There is one thing our local, state and federal governments can agree on: our nation's federal forests are in poor health. We are facing a record wildfire season this year and federal forests across the West are diseased by pine beetles, spruce budworms and root rot.
But what's lost in the shuffle is the fact that more than anything, active forest management is the key to keeping forests healthy, and a lack of forest management, especially from federal leaders, is the reason why so many of our forests are in bad shape.
Federal forest management practices severely lag behind our current knowledge for improving forest health, which in turn creates risks and costly wildfires.
Federal leaders are starting to catch on - albeit in modest ways and after the fact - spending millions on forest thinning projects and at least attempting to commit to salvage logging after wildfires. Even a key national environmentalist is now supporting salvage logging.
Good forest managers, though, manage their land week after week and year after year. They anticipate and adjust to changing conditions with savvy and resilience. In Washington, these private and state forest managers buy seeds from one of 20 forest tree nurseries to replant after sustainable harvest. They consult with the state's Washington Tree Seed Transfer Zones guide to check the seeds are right for their forest's climate and elevation.
They take classes or workshops from the Washington State University Forestry and Wildlife Extension program. When they need more information, they consult with WSU's extensive list of forestry resouces and documents, literally the A to Z of forestry in Washington.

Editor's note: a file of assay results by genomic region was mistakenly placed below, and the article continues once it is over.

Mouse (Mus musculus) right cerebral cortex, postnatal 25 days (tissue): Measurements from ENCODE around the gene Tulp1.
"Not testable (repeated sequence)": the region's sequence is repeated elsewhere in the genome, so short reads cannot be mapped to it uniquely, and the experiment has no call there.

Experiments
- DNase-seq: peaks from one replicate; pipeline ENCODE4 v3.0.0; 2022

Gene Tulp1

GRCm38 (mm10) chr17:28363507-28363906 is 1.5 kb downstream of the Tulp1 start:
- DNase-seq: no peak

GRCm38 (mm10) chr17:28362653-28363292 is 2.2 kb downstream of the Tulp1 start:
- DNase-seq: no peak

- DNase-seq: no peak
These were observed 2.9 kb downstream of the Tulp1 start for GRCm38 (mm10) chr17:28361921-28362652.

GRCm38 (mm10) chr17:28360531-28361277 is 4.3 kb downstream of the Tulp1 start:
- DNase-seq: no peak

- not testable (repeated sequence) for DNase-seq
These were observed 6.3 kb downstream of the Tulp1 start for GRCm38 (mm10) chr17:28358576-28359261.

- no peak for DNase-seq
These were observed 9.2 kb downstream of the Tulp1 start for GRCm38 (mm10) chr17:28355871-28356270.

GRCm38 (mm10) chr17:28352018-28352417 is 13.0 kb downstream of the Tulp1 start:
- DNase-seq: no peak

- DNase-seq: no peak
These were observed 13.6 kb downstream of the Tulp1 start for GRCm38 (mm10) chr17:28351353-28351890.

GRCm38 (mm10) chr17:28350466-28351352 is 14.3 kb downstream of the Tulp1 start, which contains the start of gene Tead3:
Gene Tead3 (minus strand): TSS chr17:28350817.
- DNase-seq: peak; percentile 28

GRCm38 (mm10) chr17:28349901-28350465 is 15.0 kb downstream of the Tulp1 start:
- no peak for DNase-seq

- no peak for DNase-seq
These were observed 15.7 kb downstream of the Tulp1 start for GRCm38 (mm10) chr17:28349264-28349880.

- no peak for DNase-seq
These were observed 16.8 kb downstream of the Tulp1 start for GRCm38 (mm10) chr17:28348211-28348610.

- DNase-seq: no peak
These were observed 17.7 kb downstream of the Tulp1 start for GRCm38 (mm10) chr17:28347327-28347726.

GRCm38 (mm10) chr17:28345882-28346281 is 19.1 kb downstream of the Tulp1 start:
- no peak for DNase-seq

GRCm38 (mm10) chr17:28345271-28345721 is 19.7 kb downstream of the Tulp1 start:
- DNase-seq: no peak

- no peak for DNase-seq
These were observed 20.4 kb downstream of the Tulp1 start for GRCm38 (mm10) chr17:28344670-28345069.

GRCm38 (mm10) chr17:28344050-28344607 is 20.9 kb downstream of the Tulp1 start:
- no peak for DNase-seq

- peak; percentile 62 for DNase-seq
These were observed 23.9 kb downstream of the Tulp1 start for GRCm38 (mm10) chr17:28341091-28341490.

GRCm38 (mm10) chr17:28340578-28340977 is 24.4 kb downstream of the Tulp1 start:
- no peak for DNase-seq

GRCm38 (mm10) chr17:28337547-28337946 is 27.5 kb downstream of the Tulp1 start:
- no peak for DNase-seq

When Douglas Fir root rot hits, they replant with rot-resistant species like white pine, red alder or western red cedar around the infected areas. If they live in especially insect-prone areas like Okanogan, Ferry, Klickitat or Yakima counties, they may share in the cost of thinning with the state Department of Natural Resources.
America's forests are struggling because of a dearth of vigilance, and they will recover when all the managers of our forests do their jobs with vision instead of neglect. Our neighbors to the south, the Oregon Forest Resources Institute, put it well:
It is a common misconception that the best way to protect a forest is to be hands-off, but with generations of forest management and harvesting experience, we’ve learned that it’s not always best to simply walk away. All forests need some form of management to ensure their health and sustainability...Active forest management helps balance a forest’s environmental social and economic values, providing the wood products and recreational access that society desires.